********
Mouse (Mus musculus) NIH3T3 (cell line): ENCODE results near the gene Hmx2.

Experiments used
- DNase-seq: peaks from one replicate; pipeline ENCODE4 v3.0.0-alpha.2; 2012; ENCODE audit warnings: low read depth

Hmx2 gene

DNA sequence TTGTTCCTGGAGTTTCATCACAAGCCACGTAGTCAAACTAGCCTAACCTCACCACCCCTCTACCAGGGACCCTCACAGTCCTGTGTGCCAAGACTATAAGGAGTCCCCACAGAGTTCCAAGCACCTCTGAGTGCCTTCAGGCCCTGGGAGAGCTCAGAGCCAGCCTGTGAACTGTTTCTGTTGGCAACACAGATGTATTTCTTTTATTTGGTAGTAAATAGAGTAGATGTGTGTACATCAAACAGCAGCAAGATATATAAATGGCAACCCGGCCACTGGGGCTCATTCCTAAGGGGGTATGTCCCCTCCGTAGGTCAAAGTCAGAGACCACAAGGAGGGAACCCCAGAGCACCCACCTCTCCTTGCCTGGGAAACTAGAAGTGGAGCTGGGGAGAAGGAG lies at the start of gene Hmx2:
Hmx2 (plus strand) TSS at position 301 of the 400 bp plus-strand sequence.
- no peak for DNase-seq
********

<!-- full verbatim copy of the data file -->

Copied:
Mouse (Mus musculus) NIH3T3 (cell line): ENCODE results near the gene Hmx2.

Experiments used
- DNase-seq: peaks from one replicate; pipeline ENCODE4 v3.0.0-alpha.2; 2012; ENCODE audit warnings: low read depth

Hmx2 gene

DNA sequence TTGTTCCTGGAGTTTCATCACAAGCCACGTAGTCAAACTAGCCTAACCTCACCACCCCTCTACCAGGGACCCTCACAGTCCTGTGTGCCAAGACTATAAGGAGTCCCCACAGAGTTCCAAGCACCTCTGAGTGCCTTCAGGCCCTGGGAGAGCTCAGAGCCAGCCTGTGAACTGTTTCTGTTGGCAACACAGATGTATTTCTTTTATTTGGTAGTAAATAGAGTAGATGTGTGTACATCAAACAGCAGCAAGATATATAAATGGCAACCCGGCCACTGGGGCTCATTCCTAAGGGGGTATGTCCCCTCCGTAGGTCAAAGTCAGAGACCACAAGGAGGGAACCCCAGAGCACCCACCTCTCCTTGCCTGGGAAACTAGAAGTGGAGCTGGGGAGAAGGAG lies at the start of gene Hmx2:
Hmx2 (plus strand) TSS at position 301 of the 400 bp plus-strand sequence.
- no peak for DNase-seq